hNP1_Gene_Expression

Images: Glutamate receptor expression in hNP cells and differentiated hNP cells The expression of ionotropic glutamate receptors might also be an indicator of neuronal maturation. These receptors are composed of three distinct families: NMDA, kainate and AMPA receptors. The hNP cells and differentiated hNP cells cultured in the absence of bFGF for 2 weeks were analyzed for mRNA expression of subunits of each glutamate receptor subtype relative to hESCs. Significant increases (p<0.05) in Grin2b were seen in hNP cells (20 fold) and differentiated hNP cells (25 fold) relative to hESCs (Figure 3A). Additionally, Grin1 and Grin2d were significantly increased (p<0.05) only in differentiated hNP cells relative to hESCs, but not in undifferentiated hNP cells (Figure 3A). Of the kainate receptors, Grik4 and Grik5 were significantly (p<0.05) increased only in undifferentiated hNP cells relative to hESCs (Figure 3B); whereas, Grik2 was significantly (p<0.05) increased only in hNP cells where bFGF had been removed (Figure 3B). AMPA receptor subunits were also examined. Gria1 and Gria4 were up regulated in hNP cells relative to hESCs (Figure 3C). Two week differentiated hNP cells showed significant (p<0.05) up regulation of Gria2 and Gira4 relative to hESCs (Figure 3C). To determine if functional glutamate channels exist in differentiated hNP cells, calcium influx in response to AMPA, kainic acid or NMDA application was measured on hNP cells, 14 days after the removal of bFGF. Figure 3G indicates that NMDA could not depolarize differentiated or undifferentiated hNP cells enough to cause significant calcium influx above background. In contrast, AMPA and kainic acid can cause calcium influx which can be potentiated by AMPA receptor specific modulator, cyclothiazide (50 μM, Figure 3G).Calcium influx was detected in the presence of cyclothiazide in calcium activity as measured (Figure 3H).

hNP1_Electrophysiology

Images: Sodium channel activity in differentiated hNP cells was measured using whole cell voltage clamp. 81 total hNP cells cultured in the absence of bFGF from 4 to 27 days were analyzed. Of these, 34 exhibited no fast inward currents in response to a step depolarization indicating the 348 absence of functional voltage gated sodium channels (Figure 4G). The remaining cells yielded between 0.04 – 1.5 nA of inward current in response to the step depolarization (Figures 4B and 4G). These currents inactivated rapidly in all cases (Figures 4B and 4C) and could be abolished with the addition of 1 μM TTX (n = 3 cells; Figure 4C). Voltage-dependent steady state inactivation (n = 11 cells; Figure 4D) and recovery from fast inactivation (n = 5 cells; Figure 4E) were also observed on several positive cells. A subset of these cells was subjected to current clamp and action potentials were elicited by current injection (n = 8 cells, Figure 4F). In support of this, increasing concentrations of a sodium channel activator veratridine in a FLIPR assay on differentiated hNP cells show an increasing calcium response (Figure 4H). This probably resulted from voltage-gated sodium channel depolarization of cells that subsequently allowed calcium influx through calcium channels. These data indicate that differentiation of hNP cells by removal of bFGF can lead to a neuronal cell that can generate action potentials and depolarize the cell. The 58% hit rate for voltage-gated sodium channel function (Figure 4G), does not reflect the true proportion of sodium channel positive cells in our differentiated hNP cells, but rather our ability to morphologically distinguish these cells from negative cells by eye. An example of the morphology of a sodium channel positive cell is shown in Figure 4A. The positive cells were phase bright with a few long processes.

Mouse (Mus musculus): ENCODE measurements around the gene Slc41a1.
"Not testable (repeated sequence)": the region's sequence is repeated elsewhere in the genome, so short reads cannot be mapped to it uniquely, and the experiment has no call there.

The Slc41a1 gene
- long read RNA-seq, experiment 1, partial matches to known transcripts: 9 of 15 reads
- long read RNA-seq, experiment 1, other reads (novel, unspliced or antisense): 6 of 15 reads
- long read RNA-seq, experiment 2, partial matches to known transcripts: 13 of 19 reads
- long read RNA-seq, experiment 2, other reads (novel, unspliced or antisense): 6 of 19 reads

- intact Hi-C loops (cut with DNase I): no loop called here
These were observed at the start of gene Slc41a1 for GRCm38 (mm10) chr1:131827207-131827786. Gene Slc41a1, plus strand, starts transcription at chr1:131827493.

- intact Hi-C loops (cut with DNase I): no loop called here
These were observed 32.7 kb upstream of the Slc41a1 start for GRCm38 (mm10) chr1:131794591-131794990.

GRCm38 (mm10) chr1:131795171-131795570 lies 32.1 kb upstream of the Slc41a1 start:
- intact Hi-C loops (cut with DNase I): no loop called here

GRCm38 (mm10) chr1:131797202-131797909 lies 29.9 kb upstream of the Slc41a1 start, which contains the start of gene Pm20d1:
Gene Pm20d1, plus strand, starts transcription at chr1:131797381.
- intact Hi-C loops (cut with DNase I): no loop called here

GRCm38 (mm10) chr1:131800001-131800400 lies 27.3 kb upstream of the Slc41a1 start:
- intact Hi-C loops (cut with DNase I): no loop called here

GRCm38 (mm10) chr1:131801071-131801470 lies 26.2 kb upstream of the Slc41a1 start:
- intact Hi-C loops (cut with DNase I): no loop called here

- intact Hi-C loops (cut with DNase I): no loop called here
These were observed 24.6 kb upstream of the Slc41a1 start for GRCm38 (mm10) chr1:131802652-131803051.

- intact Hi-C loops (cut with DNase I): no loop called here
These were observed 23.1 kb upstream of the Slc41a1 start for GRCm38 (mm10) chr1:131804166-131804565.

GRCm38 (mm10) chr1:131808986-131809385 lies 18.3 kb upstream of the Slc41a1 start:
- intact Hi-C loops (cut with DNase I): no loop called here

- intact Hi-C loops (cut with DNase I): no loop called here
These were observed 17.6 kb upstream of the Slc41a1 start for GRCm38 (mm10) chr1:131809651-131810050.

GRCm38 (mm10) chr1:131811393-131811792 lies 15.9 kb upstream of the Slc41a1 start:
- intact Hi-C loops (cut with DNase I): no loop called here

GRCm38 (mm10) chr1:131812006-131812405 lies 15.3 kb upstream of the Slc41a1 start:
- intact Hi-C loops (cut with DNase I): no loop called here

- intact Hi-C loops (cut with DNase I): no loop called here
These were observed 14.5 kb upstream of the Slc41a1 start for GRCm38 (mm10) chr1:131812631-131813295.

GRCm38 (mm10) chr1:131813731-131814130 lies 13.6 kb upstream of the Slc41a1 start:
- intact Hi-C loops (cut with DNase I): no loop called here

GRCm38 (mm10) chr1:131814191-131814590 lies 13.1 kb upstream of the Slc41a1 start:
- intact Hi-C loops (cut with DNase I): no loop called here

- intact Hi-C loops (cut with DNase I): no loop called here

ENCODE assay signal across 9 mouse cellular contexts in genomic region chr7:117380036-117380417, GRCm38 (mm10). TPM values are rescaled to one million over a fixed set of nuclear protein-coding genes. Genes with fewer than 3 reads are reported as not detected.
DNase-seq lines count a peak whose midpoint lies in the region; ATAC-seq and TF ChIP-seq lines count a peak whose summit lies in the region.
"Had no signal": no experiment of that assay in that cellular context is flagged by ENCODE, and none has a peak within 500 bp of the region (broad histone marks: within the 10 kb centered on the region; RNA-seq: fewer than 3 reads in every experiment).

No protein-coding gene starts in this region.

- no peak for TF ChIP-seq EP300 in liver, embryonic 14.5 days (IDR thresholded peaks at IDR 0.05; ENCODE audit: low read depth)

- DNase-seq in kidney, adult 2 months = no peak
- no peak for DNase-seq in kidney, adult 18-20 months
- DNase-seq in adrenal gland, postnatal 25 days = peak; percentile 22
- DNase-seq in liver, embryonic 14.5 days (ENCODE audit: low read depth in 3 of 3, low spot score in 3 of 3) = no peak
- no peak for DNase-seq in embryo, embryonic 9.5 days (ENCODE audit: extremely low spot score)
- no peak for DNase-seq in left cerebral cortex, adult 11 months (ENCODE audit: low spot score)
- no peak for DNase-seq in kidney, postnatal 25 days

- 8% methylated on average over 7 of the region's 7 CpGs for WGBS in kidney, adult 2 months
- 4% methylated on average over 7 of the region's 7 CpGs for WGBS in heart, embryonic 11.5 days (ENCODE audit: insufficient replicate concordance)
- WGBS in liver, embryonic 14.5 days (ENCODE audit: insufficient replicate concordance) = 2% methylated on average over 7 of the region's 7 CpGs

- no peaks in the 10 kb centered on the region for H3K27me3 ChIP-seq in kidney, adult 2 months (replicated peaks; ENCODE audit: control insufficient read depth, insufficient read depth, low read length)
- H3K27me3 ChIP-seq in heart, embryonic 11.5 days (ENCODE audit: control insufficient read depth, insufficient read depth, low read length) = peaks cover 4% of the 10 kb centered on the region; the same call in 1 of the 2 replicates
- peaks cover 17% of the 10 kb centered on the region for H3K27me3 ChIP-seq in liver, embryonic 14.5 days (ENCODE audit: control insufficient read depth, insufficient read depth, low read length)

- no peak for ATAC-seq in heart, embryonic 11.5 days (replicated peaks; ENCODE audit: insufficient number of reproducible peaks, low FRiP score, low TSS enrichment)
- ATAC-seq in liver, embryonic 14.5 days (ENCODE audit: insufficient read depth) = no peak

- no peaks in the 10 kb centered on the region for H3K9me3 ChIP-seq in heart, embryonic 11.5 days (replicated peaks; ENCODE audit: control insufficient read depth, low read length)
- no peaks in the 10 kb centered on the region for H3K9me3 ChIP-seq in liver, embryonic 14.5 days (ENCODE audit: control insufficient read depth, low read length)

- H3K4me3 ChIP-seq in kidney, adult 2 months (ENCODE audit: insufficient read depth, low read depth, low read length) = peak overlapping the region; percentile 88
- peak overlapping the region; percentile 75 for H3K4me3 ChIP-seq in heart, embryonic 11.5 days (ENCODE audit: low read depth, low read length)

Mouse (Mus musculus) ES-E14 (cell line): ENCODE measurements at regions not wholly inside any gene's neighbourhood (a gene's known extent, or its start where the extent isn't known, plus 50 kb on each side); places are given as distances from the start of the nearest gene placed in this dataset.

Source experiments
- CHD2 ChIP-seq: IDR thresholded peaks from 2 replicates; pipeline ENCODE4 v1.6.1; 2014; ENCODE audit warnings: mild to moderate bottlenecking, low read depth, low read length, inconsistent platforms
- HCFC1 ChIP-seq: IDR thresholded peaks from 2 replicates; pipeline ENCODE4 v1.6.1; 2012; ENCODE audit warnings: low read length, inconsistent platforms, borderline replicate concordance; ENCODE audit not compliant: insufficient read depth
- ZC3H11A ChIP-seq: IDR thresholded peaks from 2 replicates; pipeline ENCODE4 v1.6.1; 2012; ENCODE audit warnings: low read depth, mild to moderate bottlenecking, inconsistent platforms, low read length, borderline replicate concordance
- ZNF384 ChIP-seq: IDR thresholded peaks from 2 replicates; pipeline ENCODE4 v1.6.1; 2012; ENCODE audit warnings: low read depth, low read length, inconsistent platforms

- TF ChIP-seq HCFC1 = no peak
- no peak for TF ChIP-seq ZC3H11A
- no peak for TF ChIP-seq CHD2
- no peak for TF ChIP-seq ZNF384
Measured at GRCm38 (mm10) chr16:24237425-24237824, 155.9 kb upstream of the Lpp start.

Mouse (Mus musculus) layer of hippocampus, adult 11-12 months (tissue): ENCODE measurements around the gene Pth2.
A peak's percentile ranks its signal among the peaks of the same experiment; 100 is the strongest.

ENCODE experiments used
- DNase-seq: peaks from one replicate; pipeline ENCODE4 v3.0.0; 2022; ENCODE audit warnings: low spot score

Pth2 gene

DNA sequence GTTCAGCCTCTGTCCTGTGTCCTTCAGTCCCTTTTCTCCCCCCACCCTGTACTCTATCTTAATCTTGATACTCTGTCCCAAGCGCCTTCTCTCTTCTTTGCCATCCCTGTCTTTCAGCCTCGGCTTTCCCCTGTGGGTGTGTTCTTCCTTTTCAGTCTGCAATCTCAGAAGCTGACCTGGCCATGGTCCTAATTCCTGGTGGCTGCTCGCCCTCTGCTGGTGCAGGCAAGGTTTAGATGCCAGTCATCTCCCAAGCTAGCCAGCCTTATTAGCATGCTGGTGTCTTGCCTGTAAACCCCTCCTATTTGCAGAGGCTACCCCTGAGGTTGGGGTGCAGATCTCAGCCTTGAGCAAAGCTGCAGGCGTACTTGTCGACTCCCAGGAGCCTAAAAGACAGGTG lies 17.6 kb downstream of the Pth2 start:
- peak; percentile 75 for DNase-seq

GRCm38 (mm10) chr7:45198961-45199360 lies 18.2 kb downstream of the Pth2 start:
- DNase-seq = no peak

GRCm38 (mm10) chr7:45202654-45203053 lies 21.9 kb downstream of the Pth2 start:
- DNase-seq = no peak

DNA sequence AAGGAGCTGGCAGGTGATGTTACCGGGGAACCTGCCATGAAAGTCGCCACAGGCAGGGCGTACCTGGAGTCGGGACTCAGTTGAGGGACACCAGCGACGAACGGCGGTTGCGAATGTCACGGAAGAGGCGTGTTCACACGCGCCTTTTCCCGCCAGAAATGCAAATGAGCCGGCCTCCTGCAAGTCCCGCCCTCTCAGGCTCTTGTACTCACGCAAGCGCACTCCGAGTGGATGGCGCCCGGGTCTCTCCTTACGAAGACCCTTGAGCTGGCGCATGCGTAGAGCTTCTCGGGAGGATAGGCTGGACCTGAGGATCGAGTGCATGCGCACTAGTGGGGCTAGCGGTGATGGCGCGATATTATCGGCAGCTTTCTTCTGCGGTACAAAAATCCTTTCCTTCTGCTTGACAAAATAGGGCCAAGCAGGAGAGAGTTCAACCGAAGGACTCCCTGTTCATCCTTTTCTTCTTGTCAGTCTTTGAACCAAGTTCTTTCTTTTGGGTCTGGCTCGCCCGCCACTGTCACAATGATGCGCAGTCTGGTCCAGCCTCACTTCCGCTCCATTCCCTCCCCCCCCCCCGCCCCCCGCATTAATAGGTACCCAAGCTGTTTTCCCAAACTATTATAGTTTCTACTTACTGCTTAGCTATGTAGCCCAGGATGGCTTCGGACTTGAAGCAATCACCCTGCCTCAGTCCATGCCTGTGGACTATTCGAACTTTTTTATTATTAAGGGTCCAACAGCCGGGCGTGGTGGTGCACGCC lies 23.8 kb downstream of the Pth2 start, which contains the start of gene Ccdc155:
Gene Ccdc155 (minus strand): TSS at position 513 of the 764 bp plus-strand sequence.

STEMEZ hNeural Progenitors and Cell Migration

I first featured Dr. Steve Stice in August 2008. I have since done follow up posts based on the excellent studies they have been conducting using our  STEMEZ (TM) Human Neural Progenitor & Neuron Discovery Kits.

I would like to highlight a poster based on research Steve and his Team conducted with Platypus Technologies.

Allan C. Powe, Jr., Kathryn L. Hodges, Jamie M. Chilton, Scott Gehler, Renee L. Herber, Keren I. Hulkower, Steven L. Stice. Identification of stimulators and inhibitors of cell migration in human embryonic stem cell derived neural progenitors using a novel, high throughput amenable assay platform.